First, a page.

The Power of a Moment
According to the certificate in the family Bible, my parents presented me before the congregation of First United Methodist Church of Coral Gables and vowed to raise me in the Christian faith and the church. I have no remembrance of the vows or the water that was sprinkled on me. I do not even remember attending church. All I remember is that weekends were spent fishing, hunting, and playing little league baseball and football. We went to church on Christmas and Easter. I never understood why; it was just something we did.
The entry into high school was not smooth. I was scrawny and did not feel like I fit into Westminster Christian School. I did not want to be there. I wanted to be at Palmetto High School. It was a confused time in public education, and my parents thought the Christian school was academically superior. I hovered on the edges, ran cross-country, and survived academically. There was a lot of "God talk" around me, but it did not make sense. God was not a concern, though there was always a part of me in my struggle for independence that knew I was ultimately dependent on something larger than me.
During my sophomore year I ventured to a church youth group and Youth for Christ meetings in order to win points with a young lady who intrigued me. She was pretty, friendly, and kind. I remember the youth director asking me when I would accept Christ, and me laughing while mumbling something cynical. The youth director pursued me. As I reflect on that time in my life I realize there were four things that continued to attract me to the youth group and Campus Life club: the people there appeared to enjoy life and each other; they engaged me as a person and valued what I had to say; they dealt with questions that I had in a real-life manner; and they validated me as a person. Yet in spite of a variety of experiences—Bible studies, retreats, camps, and so on—the gospel did not click.
I remember the morning when my dad greeted me with the words "We need to talk." I had been at a party the night before and attempted to spike the punch. Unbeknownst to me the hosts had seen me, removed the punch, and called my parents. Sitting by the pool on a warm day my dad asked about the previous night's party. I responded simply, "It was okay."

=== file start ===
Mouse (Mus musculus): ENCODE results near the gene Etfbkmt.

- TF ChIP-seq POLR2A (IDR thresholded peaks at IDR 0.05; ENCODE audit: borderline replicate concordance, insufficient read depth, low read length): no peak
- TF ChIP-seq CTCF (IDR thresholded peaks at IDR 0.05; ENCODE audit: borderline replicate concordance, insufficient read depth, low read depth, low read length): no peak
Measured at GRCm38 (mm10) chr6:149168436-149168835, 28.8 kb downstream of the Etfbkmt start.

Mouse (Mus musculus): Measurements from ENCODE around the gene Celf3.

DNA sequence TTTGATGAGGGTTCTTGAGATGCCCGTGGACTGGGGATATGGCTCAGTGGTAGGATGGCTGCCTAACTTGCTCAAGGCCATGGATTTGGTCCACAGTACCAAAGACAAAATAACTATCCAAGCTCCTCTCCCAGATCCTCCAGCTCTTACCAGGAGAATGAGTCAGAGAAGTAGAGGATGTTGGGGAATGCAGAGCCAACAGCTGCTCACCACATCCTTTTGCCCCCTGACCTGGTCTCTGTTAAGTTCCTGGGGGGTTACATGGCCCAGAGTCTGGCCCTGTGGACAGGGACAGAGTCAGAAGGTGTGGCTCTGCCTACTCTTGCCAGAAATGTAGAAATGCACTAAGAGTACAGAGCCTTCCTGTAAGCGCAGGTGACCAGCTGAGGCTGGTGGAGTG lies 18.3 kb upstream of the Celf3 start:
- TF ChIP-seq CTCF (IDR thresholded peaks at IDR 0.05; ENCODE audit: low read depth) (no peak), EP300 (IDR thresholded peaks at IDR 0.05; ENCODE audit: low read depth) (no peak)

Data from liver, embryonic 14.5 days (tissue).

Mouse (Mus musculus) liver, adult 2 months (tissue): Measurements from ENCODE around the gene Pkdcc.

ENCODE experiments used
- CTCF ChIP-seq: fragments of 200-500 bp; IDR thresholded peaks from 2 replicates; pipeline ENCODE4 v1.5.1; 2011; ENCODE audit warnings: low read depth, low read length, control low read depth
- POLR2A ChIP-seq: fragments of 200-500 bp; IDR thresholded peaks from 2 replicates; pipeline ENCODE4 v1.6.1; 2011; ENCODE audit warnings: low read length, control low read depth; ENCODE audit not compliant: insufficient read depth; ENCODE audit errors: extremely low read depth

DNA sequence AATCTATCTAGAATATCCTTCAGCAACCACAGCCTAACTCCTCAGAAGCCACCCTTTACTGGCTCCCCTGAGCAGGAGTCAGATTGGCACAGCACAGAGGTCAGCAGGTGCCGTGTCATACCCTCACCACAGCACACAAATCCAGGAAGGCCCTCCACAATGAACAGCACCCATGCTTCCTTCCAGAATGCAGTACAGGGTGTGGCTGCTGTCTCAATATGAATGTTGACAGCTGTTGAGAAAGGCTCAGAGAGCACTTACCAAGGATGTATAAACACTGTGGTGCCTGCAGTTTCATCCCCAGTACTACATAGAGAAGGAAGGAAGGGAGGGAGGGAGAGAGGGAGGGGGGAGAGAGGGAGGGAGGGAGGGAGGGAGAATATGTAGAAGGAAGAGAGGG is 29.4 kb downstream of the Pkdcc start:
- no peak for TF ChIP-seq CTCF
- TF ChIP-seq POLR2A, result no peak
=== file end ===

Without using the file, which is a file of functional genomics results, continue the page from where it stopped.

He asked if there was anything else I wanted to tell him about it. I wondered whether I was busted. I did not want to confess in the event he did not know. I felt trapped but played it cool. He then told me that the host of the party had called and described what happened. I thought about denying it and accusing them of lying, but common sense won out. I sat there silent, busted. My dad turned to me and said, "I love you and I trusted you. I still love you, but you will have to earn my trust back." His statement sucked the wind out of me, and at the same moment the gospel clicked. I got it. I do not know why God used difficult words from a loving father, but he did. This marked the beginning of my journey with my new elder brother Jesus, who through the gift of the Holy Spirit is still at work transforming me into his likeness.
The journey was and is an adventure. It has taken me through some dark and lonely times as well as some exciting community-orientated and vibrant times. As I reflect on the journey, the question "Where is God?" is not a concern. I know from his Word, from the life of Christ, and from the witness of his world that God is good and at work in ways that I do not see nor can always understand. In Christ, I am confident that God is good, comforted by the truth that this is his world, and content because Christ is my elder brother.Related Books Three Friends of God: Records from the Lives of John Tauler, Nicholas of Basle, Henry Suso by Frances Bevan The Autobiography of George Fox by George Fox